As we continue to see more extreme weather in our area, we’ll also see more fallen trees, downed limbs, and broken branches on our trails and preserves. The damage that follows storms like Hurricane Ida can be heartbreaking to see, and it’s easy to look at all the debris and view it as something messy and chaotic – a reminder of the power of weather, and that some things are out of our control. But while these areas of destruction might not be pleasing to our eyes, they can be areas where wildlife find essential habitat. Knowing that can help us see them a little more positively, and remind us that in nature, chaos plays an important role.
If you’ve walked down any of our trails following recent storms, you might notice that although we move debris out of the way, we don’t remove it. Instead, we leave sections of cut up trees and large limbs to become a part of the landscape. Where possible, we create brush piles – places that wildlife can take refuge, and that provide many of the necessities they need to survive throughout the year.
In the spring, if you turn over an old, decaying log anywhere along the trail, you’re likely to come across a red-backed salamander. These are a species of salamander that lays their eggs on land, so they need a cool, moist place to do so where the female can also survive on passing insects while she defends her eggs in the months before they hatch. Logs and rotting stumps have crevices that are perfect for such a purpose, offering protection from predators and a shaded, damp place for developing eggs.
Because a variety of invertebrates – from ants and beetles, to worms and spiders – live in and feed on decaying wood, salamanders have plenty to eat. Those invertebrates also feed on the fungi that grows on rotting logs - fungi that actively break down deadwood and other organic matter, ensuring that nutrients are released and returned to the earth. This is what builds healthy soil, and healthy soil is the foundation of a thriving ecosystem. By consuming insects that would otherwise limit fungal growth, salamanders help keep the forest in balance.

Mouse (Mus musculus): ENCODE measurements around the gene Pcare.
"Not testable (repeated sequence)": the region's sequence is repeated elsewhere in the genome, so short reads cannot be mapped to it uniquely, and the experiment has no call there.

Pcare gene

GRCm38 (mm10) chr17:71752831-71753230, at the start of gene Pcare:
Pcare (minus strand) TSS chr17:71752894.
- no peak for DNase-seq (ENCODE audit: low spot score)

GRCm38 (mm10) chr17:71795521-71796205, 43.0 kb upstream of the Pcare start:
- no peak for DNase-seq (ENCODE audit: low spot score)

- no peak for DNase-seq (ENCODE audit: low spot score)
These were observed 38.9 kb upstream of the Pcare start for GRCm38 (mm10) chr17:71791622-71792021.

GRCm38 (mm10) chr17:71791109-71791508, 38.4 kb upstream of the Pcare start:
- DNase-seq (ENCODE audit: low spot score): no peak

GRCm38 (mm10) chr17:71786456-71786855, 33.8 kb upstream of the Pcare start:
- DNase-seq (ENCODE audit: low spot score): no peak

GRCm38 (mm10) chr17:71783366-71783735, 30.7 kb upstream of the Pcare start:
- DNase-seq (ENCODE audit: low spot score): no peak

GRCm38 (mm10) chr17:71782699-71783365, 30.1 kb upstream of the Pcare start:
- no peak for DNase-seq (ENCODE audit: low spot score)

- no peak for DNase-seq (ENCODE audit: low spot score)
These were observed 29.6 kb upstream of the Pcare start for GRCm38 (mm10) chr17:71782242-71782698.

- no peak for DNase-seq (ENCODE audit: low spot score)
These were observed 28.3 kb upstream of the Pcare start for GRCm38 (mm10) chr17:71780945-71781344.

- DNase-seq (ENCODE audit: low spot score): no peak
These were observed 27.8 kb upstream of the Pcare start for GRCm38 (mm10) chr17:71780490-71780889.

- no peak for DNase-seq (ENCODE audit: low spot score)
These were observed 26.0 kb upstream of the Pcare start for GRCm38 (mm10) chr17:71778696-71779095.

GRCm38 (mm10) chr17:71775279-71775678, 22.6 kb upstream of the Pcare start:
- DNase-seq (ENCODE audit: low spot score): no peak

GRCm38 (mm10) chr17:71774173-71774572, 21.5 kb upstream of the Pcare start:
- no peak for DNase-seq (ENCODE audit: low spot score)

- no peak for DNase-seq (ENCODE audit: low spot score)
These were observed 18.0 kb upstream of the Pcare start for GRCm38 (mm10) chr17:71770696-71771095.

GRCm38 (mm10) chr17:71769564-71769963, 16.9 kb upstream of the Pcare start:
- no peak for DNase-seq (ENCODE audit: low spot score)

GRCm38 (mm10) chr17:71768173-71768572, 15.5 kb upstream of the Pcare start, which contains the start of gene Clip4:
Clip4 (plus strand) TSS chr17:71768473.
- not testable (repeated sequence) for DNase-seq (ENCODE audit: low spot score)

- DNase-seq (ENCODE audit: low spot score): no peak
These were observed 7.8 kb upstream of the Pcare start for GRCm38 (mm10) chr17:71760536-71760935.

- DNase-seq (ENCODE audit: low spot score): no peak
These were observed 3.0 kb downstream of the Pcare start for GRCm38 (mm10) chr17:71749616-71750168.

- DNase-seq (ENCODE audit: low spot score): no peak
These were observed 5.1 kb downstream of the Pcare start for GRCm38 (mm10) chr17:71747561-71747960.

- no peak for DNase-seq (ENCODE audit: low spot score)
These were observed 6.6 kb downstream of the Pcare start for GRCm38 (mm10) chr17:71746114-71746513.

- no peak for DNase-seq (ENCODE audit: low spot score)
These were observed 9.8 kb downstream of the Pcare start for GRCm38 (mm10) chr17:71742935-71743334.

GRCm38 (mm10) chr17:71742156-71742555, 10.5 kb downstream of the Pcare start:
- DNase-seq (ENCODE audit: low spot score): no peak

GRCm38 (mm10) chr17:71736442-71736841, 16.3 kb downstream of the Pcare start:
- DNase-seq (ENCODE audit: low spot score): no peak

Aside from the role they play in providing habitat and building soil, old fallen logs and cut up stumps can become what are known as “nurse logs,” a name that refers to the way they support other living things. Imagine a little maple seedling falls from its branch in the early summer and lands on a rotting log. This seed will have advantages over one that falls right to the forest floor, because it will have more of everything it needs to grow: water, nutrients, and light. The decaying log holds moisture like a sponge, and this helps to keep the seed – and later the seedling – from drying out. As it breaks down, the log is releasing the nutrients it held (with the help of those fungi), including nitrogen, phosphorous, potassium, and carbon, which are important for seedling development. And because growing on the log elevates the seedling a few feet above ground, it will more easily catch the sun’s rays without being shaded out by the vegetation lower down. When we leave trees where they fall, we know that in the future, they may become a nurse log for a young tree, and in that way, will serve in the regeneration of the forest.
For birds, brush piles are an important part of daily life. Think of a Carolina wren (a small, chestnut-brown, loud-for-its-size bird that is common in our area) and what it needs on any day and at any time of year: cover, calories, and a quick escape from danger. Brush piles can provide all of this. On hot summer days, they create microclimates of stored, cooler air. On cold winter nights, pockets of warmer air are retained. Body heat regulation is always key for birds, but especially during temperature extremes; having somewhere to warm up or cool down can mean the difference between life and death.
During rain, snow, or heavy wind events, brush piles are areas of shelter, where birds can take refuge from the elements. Since insects are equally attracted to them, they also make great places to forage any time of year, but especially in the winter, when insects are harder to come by. And if a hawk is on the prowl, they are perfect for diving into to get out of the reach of hungry talons. This is true for a lot of other animals, too, like voles, mink, and rabbits.
These are just some of the benefits of all that storm debris, and just a few examples of the ways wildlife and plants – and the forest itself – can benefit from a little chaos in the landscape. So the next time you’re out on the trail, remember that there is a purpose to everything in nature, even when it looks a little messy.